On September 8, 2021 the Judges of the United States District Court for the Northern District of Illinois held the Federal Reentry Second C.H.A.N.C.E. Graduation ceremony at the Union League Club of Chicago. Mayor Lightfoot was the keynote speaker. The Union League Club’s Administration of Justice subcommittee has been an active supporter of the Federal Reentry Second C.H.A.N.C.E programs. Robert D. Kreisman of Kreisman Law Offices, the chair of the Administration of Justice subcommittee was presented with a Certificate of Appreciation on behalf of the committee.

The Certificate of Appreciation was presented by federal judges Susan F. Cox, Sara L. Ellis, and Sharon Johnson Coleman. The graduation of 11 individuals was attended by many, including the Northern District’s Chief Judge Rebecca Pallmeyer, with special recognition to Former Chief Judge Ruben Castillo, Former Magistrate Judge Sidney J. Schenkier, Karen White, US Probation, Nicole Roman, US Probation, Lisa Palmer, US Probation, and Former Assistant US Attorney, Tobara Richardson.

Keith Zabielski, 51, was working for a subcontractor on a retaining wall project at a private home. Martin Russell, owner of the general contractor Just Right Construction, was operating a backhoe to transport a 1,000-pound concrete block.

As the block moved, it slid out of its supportive strap and hit Zabielski’s right knee.

Zabielski required arthroscopic surgery and physical therapy. He is expected to require a total knee replacement procedure. Currently he has difficulty walking and experiences pain and mobility issues with his left knee and back.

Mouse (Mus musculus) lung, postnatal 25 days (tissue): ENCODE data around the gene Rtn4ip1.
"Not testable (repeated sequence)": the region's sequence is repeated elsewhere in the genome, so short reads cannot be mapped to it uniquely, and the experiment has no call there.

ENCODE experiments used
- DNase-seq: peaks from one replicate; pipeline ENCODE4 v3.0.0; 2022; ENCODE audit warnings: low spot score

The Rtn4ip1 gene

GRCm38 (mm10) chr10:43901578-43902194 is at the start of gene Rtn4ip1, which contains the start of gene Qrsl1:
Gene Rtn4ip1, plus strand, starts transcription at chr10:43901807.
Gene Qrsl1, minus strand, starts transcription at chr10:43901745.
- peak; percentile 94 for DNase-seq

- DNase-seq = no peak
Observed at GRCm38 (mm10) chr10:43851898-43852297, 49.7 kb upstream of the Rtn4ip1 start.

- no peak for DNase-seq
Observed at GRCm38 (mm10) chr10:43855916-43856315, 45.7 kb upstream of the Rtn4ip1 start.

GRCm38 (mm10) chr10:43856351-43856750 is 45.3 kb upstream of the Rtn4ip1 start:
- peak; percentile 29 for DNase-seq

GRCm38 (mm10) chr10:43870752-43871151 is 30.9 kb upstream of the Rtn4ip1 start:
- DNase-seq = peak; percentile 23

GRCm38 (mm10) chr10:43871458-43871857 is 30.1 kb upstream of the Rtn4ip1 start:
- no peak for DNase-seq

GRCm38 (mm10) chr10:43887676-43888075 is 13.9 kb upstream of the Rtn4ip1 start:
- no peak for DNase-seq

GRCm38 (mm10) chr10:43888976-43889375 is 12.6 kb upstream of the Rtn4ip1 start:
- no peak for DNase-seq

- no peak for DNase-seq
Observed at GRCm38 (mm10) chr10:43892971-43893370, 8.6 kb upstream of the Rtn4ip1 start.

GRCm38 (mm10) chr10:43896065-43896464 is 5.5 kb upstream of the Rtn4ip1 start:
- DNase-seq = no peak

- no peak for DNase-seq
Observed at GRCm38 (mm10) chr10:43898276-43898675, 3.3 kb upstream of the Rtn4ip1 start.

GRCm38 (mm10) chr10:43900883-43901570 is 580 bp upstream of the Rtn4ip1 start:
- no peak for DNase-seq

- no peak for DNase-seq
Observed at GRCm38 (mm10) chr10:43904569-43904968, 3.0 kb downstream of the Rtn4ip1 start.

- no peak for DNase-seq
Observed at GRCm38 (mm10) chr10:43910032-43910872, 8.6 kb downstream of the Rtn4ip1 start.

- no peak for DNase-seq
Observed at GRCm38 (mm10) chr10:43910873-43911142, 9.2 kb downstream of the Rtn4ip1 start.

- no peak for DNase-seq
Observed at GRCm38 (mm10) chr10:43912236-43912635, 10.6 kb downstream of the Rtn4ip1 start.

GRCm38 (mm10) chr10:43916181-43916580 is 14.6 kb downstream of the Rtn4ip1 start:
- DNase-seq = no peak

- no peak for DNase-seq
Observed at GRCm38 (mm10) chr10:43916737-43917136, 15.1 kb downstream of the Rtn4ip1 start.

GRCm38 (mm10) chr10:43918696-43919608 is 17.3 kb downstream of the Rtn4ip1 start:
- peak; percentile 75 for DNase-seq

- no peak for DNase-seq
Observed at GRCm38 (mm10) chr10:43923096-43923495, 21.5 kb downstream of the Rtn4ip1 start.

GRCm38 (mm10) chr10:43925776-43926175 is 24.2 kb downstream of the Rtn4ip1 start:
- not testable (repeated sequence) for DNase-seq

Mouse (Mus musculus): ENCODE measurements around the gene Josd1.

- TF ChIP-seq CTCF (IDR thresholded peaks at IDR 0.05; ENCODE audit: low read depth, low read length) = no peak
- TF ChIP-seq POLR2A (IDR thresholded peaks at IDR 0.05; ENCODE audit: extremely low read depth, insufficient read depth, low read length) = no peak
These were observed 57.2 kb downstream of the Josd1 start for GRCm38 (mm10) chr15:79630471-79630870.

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Roe was driving an 18-wheeler truck for a national commercial trucking company when he allegedly ran a stop sign. In doing so, he crashed into the vehicle operated by Doe. An emergency crew used the jaws of life to extract Doe from the vehicle.

Doe sustained cervical spinal injuries that required a spinal fusion surgery. In addition, Doe suffers from post-traumatic stress disorder and depression.

Doe sued the trucking company, alleging liability for the crash. The defendant argued Doe was speeding and talking on her phone at the time of the incident and was not wearing her seat belt.

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Parag Mathur, 51, was stopped for a red light at an intersection.  A truck that was traveling in the same direction rear-ended an SUV two cars behind Mathur’s vehicle. That caused the SUV to leave the roadway and caused the truck to crash into the car directly behind Mathur’s car.  That car, in turn, plowed into Mathur’s car.

Mathur suffered herniated disks at C5-6, C7-T1, T11-12, and L5-S1, as well as bulging disks in his cervical spine.

In addition, he suffered a torn right medial meniscus and shoulder injuries. He required physical therapy and spinal surgeries.  He continues to experience back pain and diminished range of motion.

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The plaintiff, William Kleronomos, filed a two-count complaint against William Sackmaster, claiming negligence in causing a 2014 vehicular crash in Chicago. Sackmaster’s employer, Aim Transfer & Storage, was also sued for vicarious liability. Kleronomos uncovered evidence in discovery that Sackmaster allegedly failed “multiple drug tests,” caused several other crashes, was rehired after being fired for “chronic drug use” and had repeatedly “blacked out on the road.”

But the defendant, Aim, argued that the set of new claims Kleronomos pursued against it in 2019 for compensatory and punitive damages, based on alleged willful and wanton misconduct in hiring Sackmaster (Count III of that Amended Complaint), letting him drive its truck (Count IV), and retaining him as an employee (Count V), were barred by the statute of limitations.